- Time and date: Saturday, November 25 at 1:00 p.m. ET
- Network: ESPN+
- Location: Rice Stadium — Houston, TX
- Spread: Rice (-5)
- Over/under: 48.5
- All-time series: Series tied, 2-2
- Last meeting: Florida Atlantic 17, Rice 14 — October 15, 2022
- Current streak: Florida Atlantic, 2 (2016-22)
Setting the scene
An owl infestation is expected to arise in Houston, TX on Saturday.
The Florida Atlantic Owls and Rice Owls converge at Rice Stadium for the regular season finale as the two former CUSA opponents meet for the first time as AAC teams. The stakes are varying for both teams involved.
Florida Atlantic (4-7, 3-4 AAC) is eliminated from bowl eligibility for the third consecutive season and this will be its final contest of 2023. Head coach Tom Herman concludes his first year at the helm Saturday, hoping to send his seniors off on a high note.
Rice (5-6, 3-4 AAC) can clinch bowl eligibility for the second consecutive year, but unlike last year, the Owls can do so with six wins. Rice hasn’t registered six wins since 2014, and this is the first time the program can attain this in the six year of the Mike Bloomgren era.
Florida Atlantic Owls outlook
Florida Atlantic wraps up its season Saturday afternoon in Houston. In their first year of AAC membership, the Owls looked like one of the stronger teams in the conference until the midseason point. They knocked off incumbent AAC members Tulsa and South Florida by a combined score of 76-31 to start 2-0 in league play, but they’ve since dropped four of their last five, falling to the likes of UAB and East Carolina to deny themselves of bowl eligibility.
It’s not the season Florida Atlantic envisioned under first-year head coach Tom Herman, but the Owls can still rectify what’s left and win their first finale since 2019. In order to do that, Florida Atlantic needs a significant boost from an offense which totaled just 15 points in the prior two weeks.
What caused these lackluster performances on the offensive side? It’s primarily been the inability to establish any semblance of a run game. FAU tallied 21 rushing yards on 31 attempts against East Carolina and 32 on 30 attempts against Tulane, averaging fewer than 0.9 yards per carry over that two-game span.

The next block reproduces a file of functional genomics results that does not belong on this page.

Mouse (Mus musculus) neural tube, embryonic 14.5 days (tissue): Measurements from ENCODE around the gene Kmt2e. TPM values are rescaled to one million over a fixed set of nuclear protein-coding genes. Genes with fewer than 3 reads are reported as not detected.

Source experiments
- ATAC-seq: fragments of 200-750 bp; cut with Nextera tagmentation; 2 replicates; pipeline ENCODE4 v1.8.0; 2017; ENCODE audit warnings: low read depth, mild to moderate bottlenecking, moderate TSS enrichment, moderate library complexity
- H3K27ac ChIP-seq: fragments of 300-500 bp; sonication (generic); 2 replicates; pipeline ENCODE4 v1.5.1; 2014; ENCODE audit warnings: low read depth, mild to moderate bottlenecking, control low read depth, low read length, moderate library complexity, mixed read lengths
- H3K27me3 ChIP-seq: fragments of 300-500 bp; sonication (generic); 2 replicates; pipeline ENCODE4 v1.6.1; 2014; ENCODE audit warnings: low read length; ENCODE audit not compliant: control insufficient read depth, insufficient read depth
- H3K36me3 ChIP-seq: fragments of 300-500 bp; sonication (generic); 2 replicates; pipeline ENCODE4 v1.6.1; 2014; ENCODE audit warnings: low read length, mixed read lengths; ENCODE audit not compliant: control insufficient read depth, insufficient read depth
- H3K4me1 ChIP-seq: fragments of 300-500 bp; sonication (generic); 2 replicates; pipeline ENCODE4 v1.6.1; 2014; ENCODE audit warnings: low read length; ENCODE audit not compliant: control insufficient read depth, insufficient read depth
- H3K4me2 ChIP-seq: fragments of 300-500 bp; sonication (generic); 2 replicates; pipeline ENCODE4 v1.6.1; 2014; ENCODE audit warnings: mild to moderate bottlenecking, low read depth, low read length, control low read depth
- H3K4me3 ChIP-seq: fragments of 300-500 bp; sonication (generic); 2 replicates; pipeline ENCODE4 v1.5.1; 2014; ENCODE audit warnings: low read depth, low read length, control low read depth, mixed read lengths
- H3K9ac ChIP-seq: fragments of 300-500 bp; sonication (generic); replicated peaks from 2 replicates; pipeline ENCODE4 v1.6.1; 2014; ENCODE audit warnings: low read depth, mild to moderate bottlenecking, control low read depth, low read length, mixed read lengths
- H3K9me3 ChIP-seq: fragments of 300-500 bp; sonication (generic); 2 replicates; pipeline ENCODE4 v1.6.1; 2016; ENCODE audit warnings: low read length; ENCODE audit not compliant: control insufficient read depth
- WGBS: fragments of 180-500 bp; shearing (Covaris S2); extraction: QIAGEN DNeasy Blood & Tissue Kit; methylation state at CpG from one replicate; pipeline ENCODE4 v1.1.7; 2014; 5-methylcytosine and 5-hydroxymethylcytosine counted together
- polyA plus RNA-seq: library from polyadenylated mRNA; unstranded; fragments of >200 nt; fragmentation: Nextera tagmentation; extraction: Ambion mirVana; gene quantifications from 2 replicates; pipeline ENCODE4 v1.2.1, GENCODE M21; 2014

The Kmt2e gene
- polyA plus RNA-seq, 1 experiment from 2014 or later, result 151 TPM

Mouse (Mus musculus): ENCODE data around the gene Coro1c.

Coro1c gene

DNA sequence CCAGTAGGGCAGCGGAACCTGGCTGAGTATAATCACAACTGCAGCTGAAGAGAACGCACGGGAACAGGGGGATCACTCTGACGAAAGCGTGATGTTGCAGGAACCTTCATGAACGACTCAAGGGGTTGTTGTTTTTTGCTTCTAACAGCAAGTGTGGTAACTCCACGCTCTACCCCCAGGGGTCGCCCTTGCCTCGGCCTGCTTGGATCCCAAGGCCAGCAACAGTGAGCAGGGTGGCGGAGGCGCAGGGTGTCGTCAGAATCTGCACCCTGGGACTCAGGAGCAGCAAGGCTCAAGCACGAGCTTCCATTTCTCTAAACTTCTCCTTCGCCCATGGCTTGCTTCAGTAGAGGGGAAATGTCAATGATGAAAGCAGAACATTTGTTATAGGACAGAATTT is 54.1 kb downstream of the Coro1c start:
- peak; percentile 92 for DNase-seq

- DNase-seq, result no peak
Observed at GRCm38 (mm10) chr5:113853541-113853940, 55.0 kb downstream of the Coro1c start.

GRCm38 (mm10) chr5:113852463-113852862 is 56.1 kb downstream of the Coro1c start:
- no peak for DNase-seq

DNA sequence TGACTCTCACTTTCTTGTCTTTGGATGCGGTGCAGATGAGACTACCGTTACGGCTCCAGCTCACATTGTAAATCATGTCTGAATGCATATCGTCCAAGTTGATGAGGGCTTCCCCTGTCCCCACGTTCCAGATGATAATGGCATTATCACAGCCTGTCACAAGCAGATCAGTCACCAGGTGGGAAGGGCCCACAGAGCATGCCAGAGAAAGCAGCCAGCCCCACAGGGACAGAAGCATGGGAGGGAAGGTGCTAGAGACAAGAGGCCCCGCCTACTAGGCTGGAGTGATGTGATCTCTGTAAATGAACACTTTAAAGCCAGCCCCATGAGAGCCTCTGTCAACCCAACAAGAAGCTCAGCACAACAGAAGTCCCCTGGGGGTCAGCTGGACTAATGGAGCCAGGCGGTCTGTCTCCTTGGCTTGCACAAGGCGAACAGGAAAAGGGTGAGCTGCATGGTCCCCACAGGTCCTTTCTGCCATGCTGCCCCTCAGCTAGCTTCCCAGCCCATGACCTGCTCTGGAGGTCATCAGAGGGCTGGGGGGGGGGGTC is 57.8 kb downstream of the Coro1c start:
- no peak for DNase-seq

Larry McCammon remains the headliner of the run game. The 1,000-yard back from 2022 is up to 675 yards on the year and he’s often the difference in winning and losing. In wins, McCammon averages 99.3 yards, while that number dips to 46.3 in losses.
Florida Atlantic is 112th nationally in rushing and 69th in passing, so the Owls will rely on quarterback Daniel Richardson for the majority of production. Richardson is often a high-risk, high-reward passer and the 5’10”, 205 pound Central Michigan comes equipped with a cannon of an arm. Avoiding mistakes will be crucial for Richardson though as he has thrown a pick in each of his last nine games. But he’s shown flashes of excellence in his eight starts with a trio of 3-touchdown showings. In order for another showing like that to come to fruition, the offensive line must do a better job of support, considering Richardson absorbed four or more sacks in four of his last five games.
The Owls pass an average of 34.4 times per game across Richardson’s eight starts and feeding the talented LaJohntay Wester the ball is one reason for that high output. Wester is the only FBS player with at least 100 catches on the year, and he’s turned his nation-leading 104 receptions into 1,128 yards (ninth in FBS) and 13 touchdowns (tied for second in FBS). FAU’s offense revolves around dishing the ball to the playmaker who operates well in space. Wester is a very common target on screens with his shiftiness, but his speed makes him an occasional deep threat as well.
Although the offense stalled lately, the Owls are doing plenty of good too. They’re playing an extremely disciplined brand of football in the month of November, committing a collective five penalties across their last three games.
The defense has done a standup job stifling the run, holding East Carolina to 2.1 yards per carry and Tulane to 2.6 — becoming the only AAC team to hold the conference’s leading rusher Makhi Hughes under 100 this season. FAU exhibits an incredibly stout front which limits opponents to 3.6 yards per rush, captained by defensive tackle Evan Anderson. The 6’3”, 356 pound lineman is a disruptive force for opposing centers and guards, posting 3.5 sacks and 5.0 tackles for loss as the Owls’ fifth-leading tackler.
Outside linebacker Jaylen Wester is among the premier run stoppers on this squad with 7.5 tackles for loss on the year with five in his last three outings. The Owls’ passing defense ranked 112th in the country doesn’t hold exactly as firm as the run defense, but the secondary presents a dangerous weapon in Jarron Morris. The strong safety is the polymath of the defense with team-highs in tackles (75), interceptions (3), pass breakups (5), and forced fumbles (2), and he’s another tremendous run stopper with 6.5 tackles for loss from the defensive backfield.